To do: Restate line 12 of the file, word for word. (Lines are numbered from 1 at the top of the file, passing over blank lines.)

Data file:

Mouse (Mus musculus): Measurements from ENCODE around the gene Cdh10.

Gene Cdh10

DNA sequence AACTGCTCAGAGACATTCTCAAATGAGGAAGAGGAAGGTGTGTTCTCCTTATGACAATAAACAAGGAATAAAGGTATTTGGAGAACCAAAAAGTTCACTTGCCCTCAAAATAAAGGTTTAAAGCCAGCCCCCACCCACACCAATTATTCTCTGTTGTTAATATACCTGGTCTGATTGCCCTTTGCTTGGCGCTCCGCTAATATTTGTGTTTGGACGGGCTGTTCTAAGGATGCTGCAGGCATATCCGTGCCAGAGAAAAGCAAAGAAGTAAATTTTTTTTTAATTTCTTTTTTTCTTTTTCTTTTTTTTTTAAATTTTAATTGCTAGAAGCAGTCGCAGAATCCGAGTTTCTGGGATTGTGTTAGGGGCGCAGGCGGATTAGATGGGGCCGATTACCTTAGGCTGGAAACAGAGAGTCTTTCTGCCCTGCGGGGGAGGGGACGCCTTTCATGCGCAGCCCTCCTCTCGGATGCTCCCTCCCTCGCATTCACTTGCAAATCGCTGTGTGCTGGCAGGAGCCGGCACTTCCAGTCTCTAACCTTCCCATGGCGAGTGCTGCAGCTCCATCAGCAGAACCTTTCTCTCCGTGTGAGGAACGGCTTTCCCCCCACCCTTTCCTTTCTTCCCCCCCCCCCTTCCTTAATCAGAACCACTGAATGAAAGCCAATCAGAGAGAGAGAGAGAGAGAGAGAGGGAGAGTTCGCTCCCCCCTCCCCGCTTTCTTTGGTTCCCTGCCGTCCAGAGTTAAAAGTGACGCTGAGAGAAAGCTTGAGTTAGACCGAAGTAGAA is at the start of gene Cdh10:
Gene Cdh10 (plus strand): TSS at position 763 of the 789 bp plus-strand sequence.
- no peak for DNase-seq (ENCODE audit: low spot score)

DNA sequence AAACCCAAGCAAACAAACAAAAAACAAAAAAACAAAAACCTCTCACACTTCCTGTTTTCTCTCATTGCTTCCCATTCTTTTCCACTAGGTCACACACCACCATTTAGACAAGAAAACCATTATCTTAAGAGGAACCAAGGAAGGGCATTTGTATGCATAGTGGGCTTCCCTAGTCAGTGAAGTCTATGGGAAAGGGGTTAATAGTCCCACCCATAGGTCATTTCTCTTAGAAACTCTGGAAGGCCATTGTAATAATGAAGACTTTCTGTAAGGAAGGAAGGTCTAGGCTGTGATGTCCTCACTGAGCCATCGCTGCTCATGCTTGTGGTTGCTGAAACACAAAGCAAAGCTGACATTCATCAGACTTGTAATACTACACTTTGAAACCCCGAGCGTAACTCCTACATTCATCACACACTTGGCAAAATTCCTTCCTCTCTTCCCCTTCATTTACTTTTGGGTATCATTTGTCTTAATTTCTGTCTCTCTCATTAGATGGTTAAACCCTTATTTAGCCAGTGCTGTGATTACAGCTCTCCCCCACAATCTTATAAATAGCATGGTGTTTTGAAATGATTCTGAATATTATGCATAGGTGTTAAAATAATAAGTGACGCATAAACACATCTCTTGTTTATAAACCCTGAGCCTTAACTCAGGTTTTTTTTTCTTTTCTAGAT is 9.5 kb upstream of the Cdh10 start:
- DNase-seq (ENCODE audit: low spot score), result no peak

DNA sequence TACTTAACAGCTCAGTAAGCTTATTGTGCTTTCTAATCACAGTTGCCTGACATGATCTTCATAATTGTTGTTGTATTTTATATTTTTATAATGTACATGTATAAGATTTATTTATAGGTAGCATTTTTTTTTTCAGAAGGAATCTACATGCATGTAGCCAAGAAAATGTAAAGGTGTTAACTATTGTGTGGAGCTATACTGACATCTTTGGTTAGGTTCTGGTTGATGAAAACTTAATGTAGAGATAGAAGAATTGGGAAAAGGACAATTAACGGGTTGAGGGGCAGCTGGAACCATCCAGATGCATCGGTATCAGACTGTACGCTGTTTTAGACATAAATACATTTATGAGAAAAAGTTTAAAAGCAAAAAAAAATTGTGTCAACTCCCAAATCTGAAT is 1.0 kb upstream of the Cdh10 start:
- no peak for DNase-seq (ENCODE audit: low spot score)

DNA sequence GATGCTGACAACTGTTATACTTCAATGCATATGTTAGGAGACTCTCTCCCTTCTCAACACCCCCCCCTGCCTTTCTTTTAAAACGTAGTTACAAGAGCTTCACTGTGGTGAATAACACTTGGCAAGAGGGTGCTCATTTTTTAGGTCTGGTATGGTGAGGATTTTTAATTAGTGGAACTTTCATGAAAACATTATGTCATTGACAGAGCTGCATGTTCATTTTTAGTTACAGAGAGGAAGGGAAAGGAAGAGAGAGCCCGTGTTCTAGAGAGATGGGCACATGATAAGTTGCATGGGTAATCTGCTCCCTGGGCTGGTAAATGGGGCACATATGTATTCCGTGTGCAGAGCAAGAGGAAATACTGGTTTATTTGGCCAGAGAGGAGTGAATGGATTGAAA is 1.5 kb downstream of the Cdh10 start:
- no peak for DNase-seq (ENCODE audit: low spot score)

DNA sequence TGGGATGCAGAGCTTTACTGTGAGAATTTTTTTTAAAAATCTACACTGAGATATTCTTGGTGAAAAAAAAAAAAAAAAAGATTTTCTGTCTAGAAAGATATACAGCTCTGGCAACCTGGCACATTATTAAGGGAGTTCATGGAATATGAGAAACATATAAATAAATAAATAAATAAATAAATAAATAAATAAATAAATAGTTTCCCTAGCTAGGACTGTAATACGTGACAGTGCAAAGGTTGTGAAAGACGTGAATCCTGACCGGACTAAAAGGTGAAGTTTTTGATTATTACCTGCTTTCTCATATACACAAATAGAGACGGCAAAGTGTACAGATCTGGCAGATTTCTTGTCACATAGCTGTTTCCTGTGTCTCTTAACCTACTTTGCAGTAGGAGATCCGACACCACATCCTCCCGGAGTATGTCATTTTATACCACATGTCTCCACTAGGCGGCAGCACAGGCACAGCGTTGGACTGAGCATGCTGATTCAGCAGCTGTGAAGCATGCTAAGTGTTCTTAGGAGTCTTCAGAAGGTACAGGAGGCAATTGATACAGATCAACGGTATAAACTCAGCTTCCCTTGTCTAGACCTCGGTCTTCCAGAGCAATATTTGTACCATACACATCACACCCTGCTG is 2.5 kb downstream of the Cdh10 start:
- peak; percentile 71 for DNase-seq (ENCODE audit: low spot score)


DNA sequence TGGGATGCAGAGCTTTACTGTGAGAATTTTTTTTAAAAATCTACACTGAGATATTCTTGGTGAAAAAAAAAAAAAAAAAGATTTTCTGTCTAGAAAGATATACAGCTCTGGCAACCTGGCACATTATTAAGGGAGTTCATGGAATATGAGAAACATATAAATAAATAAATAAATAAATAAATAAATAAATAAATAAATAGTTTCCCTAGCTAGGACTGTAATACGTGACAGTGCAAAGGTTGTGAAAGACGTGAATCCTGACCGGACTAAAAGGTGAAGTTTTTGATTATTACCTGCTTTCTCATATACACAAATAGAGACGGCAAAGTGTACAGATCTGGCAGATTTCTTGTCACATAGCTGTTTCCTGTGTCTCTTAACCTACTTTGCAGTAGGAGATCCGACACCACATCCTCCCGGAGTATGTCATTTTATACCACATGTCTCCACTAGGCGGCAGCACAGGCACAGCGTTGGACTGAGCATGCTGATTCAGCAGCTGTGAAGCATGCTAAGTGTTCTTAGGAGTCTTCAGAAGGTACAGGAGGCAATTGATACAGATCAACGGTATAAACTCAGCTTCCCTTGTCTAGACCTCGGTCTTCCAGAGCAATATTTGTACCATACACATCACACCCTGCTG is 2.5 kb downstream of the Cdh10 start: